The best thing about learning is that you can participate at any age. Maybe you're looking for further knowledge to help you with your current job, or you want a new degree to facilitate a career change. Even if you're attending college for the first time, you can finish with high marks and plenty of accolades.
The academic world has changed dramatically since its inception, with the addition of new technology, bigger classrooms, unique disciplines and inclusive campuses. All of these transformations can be equally exciting and overwhelming, but adjusting comes easily over time. With the right knowledge, tools and perseverance, you can be a successful adult learner.
Before heading back to school, you can benefit from some tips to help you in rejoining the college life — or starting for the first time. Even if you've already enrolled in classes, it's never too late to heed some advice that will make the rest of your semester successful. Here are a few ways to make the most of your college career.
If you've ever tried to concentrate amid chaos, you know how hard it can be to work with distractions around. Creating a space specifically for your studies is often the best way to learn. It helps you maintain your focus and finish your assignments on time.
This area can be any part of your home — the loft, basement, spare room or even a corner of the living room. Fill it with only the materials necessary for academics, like a binder, notebooks, textbooks and writing utensils.
The key to establishing this space is setting boundaries with your family. Let them know you need alone time whenever you go to your studying room. They'll keep the noise to a minimum, and you can knock out schoolwork in peace.
This tip is crucial for both new and seasoned learners — keep track of everything on your syllabus. Teachers hand them out for a good reason, and they assist you in organizing your entire semester. You can avoid getting caught off-guard by deadlines and exams if you arrange your calendar to fit with the syllabus. Most professors change dates around, so don't treat it as if it's set in stone unless your instructor says otherwise.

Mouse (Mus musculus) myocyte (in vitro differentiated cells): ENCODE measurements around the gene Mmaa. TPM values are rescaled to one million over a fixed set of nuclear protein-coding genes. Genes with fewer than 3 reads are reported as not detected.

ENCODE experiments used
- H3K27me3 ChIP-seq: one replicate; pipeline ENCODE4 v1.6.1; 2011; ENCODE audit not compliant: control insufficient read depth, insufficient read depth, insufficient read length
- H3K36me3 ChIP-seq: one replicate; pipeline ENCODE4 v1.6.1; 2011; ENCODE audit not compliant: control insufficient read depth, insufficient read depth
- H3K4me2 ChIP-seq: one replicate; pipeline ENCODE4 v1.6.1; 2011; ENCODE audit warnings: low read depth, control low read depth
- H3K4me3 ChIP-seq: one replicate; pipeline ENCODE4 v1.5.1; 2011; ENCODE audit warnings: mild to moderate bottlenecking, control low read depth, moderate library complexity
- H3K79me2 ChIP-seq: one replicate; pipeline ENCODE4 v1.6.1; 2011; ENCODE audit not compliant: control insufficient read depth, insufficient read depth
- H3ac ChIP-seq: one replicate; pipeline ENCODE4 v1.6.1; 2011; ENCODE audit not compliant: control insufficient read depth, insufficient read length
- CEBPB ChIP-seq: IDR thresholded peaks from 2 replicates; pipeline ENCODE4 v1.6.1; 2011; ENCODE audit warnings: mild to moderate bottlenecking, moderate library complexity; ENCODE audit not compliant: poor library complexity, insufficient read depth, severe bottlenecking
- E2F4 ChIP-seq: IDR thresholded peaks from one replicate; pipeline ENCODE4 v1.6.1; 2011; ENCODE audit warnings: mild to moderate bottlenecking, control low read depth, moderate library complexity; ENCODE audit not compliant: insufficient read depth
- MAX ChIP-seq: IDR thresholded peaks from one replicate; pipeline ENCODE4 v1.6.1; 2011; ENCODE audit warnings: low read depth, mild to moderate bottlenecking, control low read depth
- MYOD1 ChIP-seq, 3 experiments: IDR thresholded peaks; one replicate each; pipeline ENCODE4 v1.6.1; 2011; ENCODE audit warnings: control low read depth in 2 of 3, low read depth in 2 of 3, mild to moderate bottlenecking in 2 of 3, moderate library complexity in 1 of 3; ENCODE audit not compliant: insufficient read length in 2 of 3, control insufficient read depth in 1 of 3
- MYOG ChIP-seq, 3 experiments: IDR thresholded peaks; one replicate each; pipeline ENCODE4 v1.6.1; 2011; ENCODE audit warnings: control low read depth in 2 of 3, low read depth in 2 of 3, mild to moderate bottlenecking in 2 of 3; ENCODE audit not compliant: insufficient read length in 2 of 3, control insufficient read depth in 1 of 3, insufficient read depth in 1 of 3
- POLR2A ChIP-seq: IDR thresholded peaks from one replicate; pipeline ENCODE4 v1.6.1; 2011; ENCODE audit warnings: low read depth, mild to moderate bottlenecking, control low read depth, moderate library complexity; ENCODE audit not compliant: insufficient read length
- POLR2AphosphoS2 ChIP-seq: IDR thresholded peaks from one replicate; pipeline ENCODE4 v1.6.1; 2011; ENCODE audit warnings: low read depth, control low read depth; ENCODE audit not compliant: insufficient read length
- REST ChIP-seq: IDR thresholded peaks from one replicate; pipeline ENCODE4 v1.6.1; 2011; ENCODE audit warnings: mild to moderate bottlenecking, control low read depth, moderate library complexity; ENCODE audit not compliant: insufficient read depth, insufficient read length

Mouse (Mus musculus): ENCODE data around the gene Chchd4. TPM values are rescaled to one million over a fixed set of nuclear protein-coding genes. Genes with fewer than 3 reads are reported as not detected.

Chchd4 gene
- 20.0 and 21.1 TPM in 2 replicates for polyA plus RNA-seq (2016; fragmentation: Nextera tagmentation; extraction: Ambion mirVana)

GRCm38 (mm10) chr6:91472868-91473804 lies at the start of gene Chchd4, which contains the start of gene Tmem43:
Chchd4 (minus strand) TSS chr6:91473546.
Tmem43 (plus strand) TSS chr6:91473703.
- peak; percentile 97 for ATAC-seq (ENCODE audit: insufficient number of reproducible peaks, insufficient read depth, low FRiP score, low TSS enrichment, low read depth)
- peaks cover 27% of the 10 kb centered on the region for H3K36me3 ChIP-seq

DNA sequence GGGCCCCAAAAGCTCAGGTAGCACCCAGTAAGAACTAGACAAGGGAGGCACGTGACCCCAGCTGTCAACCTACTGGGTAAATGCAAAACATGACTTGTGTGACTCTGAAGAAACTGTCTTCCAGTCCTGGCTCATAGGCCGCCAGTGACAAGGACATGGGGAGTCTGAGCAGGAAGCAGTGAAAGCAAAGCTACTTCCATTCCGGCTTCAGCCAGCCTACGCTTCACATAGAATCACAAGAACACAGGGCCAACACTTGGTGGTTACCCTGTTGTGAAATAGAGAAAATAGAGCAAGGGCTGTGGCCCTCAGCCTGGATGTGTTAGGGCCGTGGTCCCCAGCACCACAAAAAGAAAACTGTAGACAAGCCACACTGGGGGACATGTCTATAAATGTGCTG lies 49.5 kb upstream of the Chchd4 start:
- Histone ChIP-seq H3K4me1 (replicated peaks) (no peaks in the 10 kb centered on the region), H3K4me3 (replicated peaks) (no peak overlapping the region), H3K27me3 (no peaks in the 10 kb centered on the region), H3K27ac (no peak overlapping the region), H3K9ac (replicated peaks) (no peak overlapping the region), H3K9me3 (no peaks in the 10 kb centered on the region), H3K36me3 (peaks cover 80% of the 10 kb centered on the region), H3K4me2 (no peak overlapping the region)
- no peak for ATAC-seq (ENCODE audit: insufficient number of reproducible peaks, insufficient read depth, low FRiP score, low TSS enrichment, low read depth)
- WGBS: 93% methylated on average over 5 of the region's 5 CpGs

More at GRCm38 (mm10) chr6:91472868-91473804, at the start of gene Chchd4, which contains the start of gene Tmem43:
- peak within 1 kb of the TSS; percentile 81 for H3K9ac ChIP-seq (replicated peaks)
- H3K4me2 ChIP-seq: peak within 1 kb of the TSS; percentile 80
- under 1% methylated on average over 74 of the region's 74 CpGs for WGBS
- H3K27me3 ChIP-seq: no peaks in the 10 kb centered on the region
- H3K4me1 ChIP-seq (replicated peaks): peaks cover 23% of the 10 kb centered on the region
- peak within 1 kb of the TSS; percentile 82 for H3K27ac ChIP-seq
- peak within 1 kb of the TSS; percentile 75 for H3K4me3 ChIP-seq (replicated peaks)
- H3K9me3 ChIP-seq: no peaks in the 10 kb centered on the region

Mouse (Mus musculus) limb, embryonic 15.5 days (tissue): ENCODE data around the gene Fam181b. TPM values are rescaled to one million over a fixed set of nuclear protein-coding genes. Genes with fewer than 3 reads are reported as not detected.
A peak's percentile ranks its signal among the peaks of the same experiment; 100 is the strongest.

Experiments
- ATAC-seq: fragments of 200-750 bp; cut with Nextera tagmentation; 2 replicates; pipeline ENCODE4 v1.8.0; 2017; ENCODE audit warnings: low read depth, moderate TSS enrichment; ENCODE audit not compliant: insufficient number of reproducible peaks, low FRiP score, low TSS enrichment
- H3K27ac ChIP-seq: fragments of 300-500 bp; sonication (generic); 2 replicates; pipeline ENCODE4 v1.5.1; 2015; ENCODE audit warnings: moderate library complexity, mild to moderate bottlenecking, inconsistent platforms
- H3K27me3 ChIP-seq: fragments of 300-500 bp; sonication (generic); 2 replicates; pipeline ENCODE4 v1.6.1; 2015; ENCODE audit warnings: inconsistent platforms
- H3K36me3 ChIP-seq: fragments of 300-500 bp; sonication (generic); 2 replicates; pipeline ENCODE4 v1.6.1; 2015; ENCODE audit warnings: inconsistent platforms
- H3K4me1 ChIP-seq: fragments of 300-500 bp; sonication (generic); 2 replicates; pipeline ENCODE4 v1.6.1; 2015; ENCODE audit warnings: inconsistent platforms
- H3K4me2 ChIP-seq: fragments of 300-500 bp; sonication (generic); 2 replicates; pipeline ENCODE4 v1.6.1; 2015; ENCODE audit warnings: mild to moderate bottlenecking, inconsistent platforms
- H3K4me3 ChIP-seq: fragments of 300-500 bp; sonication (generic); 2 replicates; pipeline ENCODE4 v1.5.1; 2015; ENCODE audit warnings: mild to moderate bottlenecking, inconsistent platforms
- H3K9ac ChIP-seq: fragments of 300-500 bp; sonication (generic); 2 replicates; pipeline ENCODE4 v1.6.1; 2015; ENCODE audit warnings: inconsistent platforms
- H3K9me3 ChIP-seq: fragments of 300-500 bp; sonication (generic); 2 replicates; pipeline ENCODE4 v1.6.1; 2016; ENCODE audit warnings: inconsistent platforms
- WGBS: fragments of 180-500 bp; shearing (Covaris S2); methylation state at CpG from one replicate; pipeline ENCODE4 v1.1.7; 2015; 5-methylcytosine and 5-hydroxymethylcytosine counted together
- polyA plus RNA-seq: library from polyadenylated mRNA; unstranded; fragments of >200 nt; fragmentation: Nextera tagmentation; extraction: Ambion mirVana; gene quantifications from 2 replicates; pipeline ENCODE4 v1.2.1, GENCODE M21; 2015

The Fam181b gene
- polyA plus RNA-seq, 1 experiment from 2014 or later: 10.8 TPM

Generally, this document also lets you know what supplies to get, like textbooks or lab wear. Buy these things in advance if you can, but talk to your teacher if you need alternate purchasing options.
Studying is a big part of academics, and you'll be doing a lot of it. Researching tips and tricks will help you figure out the best learning strategies for adult learners. It's essential to tailor your note-taking methods to the way you absorb knowledge. Do you retain more information with visual aids, or does listening to recordings help notes stick in your mind? Do you work best with a study partner, or do you need solo time to learn?
Learning how to study as an older student is not much different from the way traditional learners do it. You just have to decide what techniques work best for you.
You can never ask too many questions in the classroom. If you need clarification on project specs, due dates or classroom schedules, ask someone. Don't be afraid to inquire about something that seems obvious, because there's likely someone else who thinks the same, but couldn't find the courage to ask. Plus, it's better to be safe than sorry with your education. Knowing what the professor wants from your assignments saves you from making time-consuming errors.
Financial matters give some students pause, but you don't have to let this stop you from following your desires. Check with your employer to see if they offer tuition reimbursement. They may cover a portion — or all of — your education. Some companies provide this if your major pertains to your job field. FAFSA is also available — and there's no age limit for applications. Scholarships and grants specifically for adult learners exist, so be sure to research your options.
If you've been in or currently serve in the military, you can use your GI Bill to fund your education. Other options for service members include college fund programs and military tuition assistance.
Sometimes your classmates can be your saving grace. If you're unsure about assignment specs or have gaps in your notes, they can lend a hand. Many students are more than willing to help a fellow scholar, especially if they know you're still acclimating to college life. Reaching out to people in your class benefits your learning and builds social connections. You can form study groups or collaborate on team projects.
A support system makes a world of difference when earning a degree, and your classmates can be part of that circle. All of you have the added benefit of being in the same class, learning the same material, even if your situations aren't identical.
Traditional classrooms weren't big on technology, but that's rapidly changing in today's academic landscape. Learn about what kinds of tech your professors are using and how you can use it. Blackboard and Canvas are staples of learning, whether online, hybrid or face-to-face. Many campuses provide iPads, Mac desktops or Chromebooks for learners to work with, so familiarize yourself with those devices.